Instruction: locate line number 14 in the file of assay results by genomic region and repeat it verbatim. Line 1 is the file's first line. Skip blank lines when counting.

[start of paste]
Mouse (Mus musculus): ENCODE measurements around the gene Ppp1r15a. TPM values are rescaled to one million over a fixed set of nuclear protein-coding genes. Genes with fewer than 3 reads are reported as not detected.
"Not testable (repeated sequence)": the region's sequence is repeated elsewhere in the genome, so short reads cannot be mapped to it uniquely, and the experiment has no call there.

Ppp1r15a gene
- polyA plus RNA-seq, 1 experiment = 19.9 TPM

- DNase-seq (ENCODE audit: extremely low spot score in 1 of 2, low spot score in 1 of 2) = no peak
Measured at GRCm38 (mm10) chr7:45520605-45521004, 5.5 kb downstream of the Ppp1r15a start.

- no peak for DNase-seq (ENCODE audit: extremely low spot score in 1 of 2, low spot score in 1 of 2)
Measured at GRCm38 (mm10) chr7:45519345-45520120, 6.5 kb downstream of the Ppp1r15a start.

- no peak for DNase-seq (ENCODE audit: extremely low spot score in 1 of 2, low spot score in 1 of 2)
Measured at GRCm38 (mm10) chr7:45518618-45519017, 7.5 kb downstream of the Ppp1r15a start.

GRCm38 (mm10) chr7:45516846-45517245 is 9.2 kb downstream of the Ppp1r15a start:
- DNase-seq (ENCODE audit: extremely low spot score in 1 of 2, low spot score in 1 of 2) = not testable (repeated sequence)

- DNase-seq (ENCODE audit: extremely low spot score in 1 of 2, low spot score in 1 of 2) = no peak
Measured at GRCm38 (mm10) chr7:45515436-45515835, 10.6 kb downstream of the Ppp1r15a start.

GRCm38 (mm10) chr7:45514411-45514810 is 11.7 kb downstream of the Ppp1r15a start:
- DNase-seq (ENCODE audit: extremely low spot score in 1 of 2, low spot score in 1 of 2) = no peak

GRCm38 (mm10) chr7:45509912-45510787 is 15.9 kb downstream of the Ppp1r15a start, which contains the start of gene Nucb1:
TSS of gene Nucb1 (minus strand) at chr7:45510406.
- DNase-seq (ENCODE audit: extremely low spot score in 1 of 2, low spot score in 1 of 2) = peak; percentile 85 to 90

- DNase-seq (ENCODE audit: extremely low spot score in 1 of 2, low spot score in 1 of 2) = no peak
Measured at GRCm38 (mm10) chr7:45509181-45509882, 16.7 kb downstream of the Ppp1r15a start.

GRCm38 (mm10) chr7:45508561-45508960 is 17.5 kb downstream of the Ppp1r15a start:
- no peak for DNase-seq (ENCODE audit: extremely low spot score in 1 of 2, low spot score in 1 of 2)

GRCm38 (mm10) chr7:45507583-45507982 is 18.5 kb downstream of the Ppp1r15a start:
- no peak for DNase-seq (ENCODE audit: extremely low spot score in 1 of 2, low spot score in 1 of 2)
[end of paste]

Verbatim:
Measured at GRCm38 (mm10) chr7:45515436-45515835, 10.6 kb downstream of the Ppp1r15a start.